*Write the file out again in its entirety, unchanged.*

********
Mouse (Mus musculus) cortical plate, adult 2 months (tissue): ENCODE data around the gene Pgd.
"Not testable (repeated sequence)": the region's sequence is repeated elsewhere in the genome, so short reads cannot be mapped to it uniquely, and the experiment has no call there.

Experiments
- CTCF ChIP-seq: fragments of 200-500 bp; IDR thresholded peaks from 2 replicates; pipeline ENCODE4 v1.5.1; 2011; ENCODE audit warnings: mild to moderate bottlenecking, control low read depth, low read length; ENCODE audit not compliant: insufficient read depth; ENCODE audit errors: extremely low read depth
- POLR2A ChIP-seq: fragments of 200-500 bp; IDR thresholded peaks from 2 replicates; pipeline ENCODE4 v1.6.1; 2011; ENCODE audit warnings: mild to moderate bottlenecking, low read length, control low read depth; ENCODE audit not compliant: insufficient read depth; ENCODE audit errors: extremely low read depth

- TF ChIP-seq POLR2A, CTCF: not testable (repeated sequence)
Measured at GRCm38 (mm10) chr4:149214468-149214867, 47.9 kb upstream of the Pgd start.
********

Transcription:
Mouse (Mus musculus) cortical plate, adult 2 months (tissue): ENCODE data around the gene Pgd.
"Not testable (repeated sequence)": the region's sequence is repeated elsewhere in the genome, so short reads cannot be mapped to it uniquely, and the experiment has no call there.

Experiments
- CTCF ChIP-seq: fragments of 200-500 bp; IDR thresholded peaks from 2 replicates; pipeline ENCODE4 v1.5.1; 2011; ENCODE audit warnings: mild to moderate bottlenecking, control low read depth, low read length; ENCODE audit not compliant: insufficient read depth; ENCODE audit errors: extremely low read depth
- POLR2A ChIP-seq: fragments of 200-500 bp; IDR thresholded peaks from 2 replicates; pipeline ENCODE4 v1.6.1; 2011; ENCODE audit warnings: mild to moderate bottlenecking, low read length, control low read depth; ENCODE audit not compliant: insufficient read depth; ENCODE audit errors: extremely low read depth

- TF ChIP-seq POLR2A, CTCF: not testable (repeated sequence)
Measured at GRCm38 (mm10) chr4:149214468-149214867, 47.9 kb upstream of the Pgd start.